With the Florida Panthers’ playoff chances officially over, it’s time to speculate on free agency and offseason moves for next year.
This season was particularly frustrating, not because they missed the postseason – which has happened all but two years since 2001 – but because a lot of pundits and hockey enthusiasts viewed the Florida Panthers as a dark horse for a deep playoff push.
Having a strong team on paper makes it difficult to understand what holes can be improved without causing major turbulence, something the Panthers have a knack for doing.
The trade deadline this year provided some insight on what free agency could look like for the Panthers. Much of the focus and rumors circling the Panthers revolved around Blue Jackets netminder Sergei Bobrovsky and forward Artemi Panarin.
Both are set to become free agents after this season and would fill some much-needed holes that were exposed. Unfortunately, Panthers goalie Roberto Luongo showed his age this season.
While he can still dazzle with some great saves now and then, being the primary backstop proved too taxing on even a healthy Luongo some games.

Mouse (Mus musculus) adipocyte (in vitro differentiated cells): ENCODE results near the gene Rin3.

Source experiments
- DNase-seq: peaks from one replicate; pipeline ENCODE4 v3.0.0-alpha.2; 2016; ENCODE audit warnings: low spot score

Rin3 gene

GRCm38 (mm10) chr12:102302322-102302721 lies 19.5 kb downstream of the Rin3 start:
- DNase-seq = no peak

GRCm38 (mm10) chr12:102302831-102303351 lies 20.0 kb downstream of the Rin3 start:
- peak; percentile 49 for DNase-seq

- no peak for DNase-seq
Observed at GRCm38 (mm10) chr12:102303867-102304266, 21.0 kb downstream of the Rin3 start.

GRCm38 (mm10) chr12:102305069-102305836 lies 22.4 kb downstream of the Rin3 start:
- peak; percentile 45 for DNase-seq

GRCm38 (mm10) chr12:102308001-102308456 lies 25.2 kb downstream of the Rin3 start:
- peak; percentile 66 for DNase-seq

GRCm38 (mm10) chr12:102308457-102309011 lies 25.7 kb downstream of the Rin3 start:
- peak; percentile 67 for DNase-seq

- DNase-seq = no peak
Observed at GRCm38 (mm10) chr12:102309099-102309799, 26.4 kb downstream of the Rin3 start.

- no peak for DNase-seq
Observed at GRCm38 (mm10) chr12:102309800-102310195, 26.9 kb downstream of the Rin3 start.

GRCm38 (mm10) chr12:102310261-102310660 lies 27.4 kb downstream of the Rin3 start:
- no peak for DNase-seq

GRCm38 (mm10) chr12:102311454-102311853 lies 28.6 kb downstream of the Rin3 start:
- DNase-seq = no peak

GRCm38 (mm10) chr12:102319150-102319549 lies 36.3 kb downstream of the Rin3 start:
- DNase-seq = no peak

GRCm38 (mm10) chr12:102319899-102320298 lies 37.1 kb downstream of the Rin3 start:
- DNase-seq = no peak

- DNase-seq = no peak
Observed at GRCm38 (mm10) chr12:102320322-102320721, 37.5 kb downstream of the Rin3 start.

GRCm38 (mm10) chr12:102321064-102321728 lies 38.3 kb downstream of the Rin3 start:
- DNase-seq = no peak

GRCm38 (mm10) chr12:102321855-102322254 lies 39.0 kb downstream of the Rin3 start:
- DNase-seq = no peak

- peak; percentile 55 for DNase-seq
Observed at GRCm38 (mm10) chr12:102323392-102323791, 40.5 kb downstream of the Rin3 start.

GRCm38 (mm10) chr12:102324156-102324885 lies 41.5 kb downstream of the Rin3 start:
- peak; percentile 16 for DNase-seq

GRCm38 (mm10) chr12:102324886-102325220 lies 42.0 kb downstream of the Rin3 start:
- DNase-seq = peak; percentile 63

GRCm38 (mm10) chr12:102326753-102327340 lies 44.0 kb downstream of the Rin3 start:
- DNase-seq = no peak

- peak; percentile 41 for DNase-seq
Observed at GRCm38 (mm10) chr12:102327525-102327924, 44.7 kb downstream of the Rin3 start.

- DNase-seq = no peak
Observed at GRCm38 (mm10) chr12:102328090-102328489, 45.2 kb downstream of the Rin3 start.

James Reimer, once again, showed he is just not capable of filling the starting goalie position as well. And while a lot of Panther forwards had career seasons, it was very evident that the team lacked secondary scoring after the Barkov line and their 2nd ranked power play.
Both Bobrovsky and Panarin would provide improvements that Panthers Coach Bob Boughner and company are needing.
It will be interesting to see how General Manager Dale Tallon maneuvers the roster to accommodate those players, particularly with goaltending.
Although much of the focus this offseason is surrounding goaltending, I believe there is a major flaw that needs to be addressed at defense: the youth needs mentorship.